The Armed Forces and NHS are on standby to roll out a COVID-19 vaccine from the start of December, the Health Secretary has said.
Matt Hancock said they will be working "seven days a week", but admitted there are many hurdles to overcome before the "vast task" of vaccination could begin.
This includes regulatory approval of the new Pfizer/BioNTech vaccine and assessment of its safety data.
He said the NHS was leading work to get a vaccine to those most in need as soon as possible, though most people will not get a jab until 2021.
Asked whether a vaccine could be available by Christmas, Mr Hancock said that was "absolutely a possibility", adding that vaccination clinics would be open seven days a week.
Mr Hancock told Sky News: "I’ve asked the NHS who are supported by the armed services in this – but the NHS very much leading this effort for deploying the vaccine – I’ve asked them to be ready from the start of December.
"And, of course, there are many hurdles that still need to be gone over and we haven’t seen the full safety data and, obviously, that is critical, and we won’t deploy a vaccine unless we can be confident in its clinical safety.
"But we also do need to be ready should a vaccine be licensed and get through all those hurdles and ready to roll it out."
Mr Hancock said people in care homes, the elderly, and health and social care staff will be given priority for the jab.
He said once a vaccine becomes available, it will be delivered through care homes, GPs, and pharmacists, as well as "go-to" vaccination centres set up in venues such as sports halls.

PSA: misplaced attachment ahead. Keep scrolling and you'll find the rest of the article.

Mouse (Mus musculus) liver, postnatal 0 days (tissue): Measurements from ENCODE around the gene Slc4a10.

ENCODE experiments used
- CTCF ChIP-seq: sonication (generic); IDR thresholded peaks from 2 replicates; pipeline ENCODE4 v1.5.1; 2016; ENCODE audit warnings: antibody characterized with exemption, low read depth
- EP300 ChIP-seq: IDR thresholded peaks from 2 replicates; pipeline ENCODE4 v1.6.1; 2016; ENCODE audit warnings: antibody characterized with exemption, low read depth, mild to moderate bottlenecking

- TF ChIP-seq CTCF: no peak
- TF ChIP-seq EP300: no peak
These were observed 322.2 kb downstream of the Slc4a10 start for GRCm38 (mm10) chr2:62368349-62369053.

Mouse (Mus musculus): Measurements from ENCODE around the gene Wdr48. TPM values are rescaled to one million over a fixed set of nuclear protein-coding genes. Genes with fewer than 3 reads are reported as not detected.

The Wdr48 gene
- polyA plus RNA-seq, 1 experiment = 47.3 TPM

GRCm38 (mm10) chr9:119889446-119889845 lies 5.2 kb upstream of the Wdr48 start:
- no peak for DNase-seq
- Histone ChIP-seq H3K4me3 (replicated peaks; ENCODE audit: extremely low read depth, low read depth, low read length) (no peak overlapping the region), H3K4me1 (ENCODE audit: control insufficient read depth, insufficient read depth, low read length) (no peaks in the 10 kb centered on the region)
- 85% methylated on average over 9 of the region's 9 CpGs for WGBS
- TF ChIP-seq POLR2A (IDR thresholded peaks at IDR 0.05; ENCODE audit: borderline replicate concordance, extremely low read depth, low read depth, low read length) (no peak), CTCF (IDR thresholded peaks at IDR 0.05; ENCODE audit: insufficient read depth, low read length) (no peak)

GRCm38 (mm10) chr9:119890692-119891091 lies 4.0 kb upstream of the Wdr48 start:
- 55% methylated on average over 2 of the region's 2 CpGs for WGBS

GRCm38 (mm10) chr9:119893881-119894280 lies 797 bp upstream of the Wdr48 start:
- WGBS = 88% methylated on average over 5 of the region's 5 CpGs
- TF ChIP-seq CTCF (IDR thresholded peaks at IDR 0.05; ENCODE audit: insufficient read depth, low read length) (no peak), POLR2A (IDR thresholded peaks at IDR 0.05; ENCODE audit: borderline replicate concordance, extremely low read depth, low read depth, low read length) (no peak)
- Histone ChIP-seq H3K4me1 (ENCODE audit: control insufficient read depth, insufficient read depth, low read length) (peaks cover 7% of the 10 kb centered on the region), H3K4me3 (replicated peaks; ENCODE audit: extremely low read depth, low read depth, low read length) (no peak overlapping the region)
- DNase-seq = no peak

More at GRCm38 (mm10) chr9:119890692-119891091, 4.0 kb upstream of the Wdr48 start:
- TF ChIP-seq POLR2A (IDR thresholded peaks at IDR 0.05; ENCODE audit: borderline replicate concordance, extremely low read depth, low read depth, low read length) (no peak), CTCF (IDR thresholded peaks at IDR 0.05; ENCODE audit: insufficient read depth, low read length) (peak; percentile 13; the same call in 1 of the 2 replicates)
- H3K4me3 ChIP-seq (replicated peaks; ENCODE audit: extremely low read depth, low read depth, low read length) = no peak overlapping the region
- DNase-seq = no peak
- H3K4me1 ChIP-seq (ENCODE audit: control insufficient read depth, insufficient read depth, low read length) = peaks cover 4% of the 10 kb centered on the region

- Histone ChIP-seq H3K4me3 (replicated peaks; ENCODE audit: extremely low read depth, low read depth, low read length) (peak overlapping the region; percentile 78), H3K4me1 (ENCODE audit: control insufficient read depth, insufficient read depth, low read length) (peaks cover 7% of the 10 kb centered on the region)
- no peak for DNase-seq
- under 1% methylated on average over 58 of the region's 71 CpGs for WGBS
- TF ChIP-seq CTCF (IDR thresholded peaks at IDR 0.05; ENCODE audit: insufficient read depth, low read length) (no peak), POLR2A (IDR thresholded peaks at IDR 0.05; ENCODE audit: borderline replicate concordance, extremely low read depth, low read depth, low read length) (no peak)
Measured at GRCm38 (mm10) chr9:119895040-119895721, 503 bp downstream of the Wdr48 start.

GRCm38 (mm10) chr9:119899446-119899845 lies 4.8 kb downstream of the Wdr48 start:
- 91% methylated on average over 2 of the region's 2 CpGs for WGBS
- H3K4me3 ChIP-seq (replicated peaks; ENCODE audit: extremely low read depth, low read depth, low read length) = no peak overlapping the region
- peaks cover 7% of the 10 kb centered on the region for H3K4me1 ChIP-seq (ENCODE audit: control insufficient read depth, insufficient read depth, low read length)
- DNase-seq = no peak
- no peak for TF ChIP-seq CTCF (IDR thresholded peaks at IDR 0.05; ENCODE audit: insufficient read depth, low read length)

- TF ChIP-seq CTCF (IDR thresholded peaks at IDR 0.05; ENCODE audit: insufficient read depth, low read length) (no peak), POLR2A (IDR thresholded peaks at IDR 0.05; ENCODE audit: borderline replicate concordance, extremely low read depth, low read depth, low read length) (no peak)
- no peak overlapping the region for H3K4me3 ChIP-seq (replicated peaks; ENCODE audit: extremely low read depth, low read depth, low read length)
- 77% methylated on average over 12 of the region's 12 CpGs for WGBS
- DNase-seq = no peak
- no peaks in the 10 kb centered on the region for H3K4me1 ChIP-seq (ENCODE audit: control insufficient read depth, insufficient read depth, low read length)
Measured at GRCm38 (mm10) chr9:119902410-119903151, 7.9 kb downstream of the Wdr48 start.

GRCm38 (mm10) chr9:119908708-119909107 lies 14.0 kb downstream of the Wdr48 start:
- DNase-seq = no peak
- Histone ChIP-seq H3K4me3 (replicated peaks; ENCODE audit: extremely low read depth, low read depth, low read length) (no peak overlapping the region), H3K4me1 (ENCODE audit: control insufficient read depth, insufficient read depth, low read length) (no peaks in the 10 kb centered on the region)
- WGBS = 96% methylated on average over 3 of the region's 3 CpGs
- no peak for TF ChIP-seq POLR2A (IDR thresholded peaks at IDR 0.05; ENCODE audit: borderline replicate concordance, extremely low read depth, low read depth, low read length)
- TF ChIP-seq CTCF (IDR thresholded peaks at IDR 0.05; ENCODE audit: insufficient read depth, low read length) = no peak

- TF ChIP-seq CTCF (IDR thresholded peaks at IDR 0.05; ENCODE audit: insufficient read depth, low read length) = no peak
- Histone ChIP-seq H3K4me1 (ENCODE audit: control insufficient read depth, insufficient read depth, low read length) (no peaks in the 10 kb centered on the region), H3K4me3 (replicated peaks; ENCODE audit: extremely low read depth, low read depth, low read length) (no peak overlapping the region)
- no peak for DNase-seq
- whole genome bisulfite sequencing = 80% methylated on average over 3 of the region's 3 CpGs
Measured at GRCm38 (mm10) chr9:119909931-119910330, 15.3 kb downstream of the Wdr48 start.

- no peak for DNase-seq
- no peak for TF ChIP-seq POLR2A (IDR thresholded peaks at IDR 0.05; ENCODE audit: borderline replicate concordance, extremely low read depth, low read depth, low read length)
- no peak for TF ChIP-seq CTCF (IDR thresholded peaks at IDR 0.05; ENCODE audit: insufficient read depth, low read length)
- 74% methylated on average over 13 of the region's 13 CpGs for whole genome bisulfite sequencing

The Health Secretary said the exact model would depend on which vaccine was adopted, with Oxford University and AstraZeneca expected to release the results of their vaccine shortly.
The Government has ordered 40 million doses of the Pfizer vaccine – enough for about a third of the UK population.
It expects 10 million of these doses to arrive in the UK before the end of the year, with people given two doses, 21 days apart.
Scientists have hailed the announcement from Pfizer and BioNTech as a significant breakthrough in the fight against coronavirus.
However, Mr Hancock echoed the comments made by the Prime Minister in a Downing Street briefing on Monday evening, urging people to not drop their guard and continue following the rules around social distancing.
Speaking to Sky News, Mr Hancock said he was "not going to put a date on" when life may return to normal, despite Sir John Bell, Regius Professor of Medicine at Oxford University and a member of the Government’s vaccine task force, saying he was confident people could look forward to a return to normal life by the spring.
Mr Hancock first said in October that the military would be used in the roll out of a coronavirus vaccine.
About 2,000 troops are currently in Liverpool, supporting a mass testing pilot in the city.
Cover image: MOD.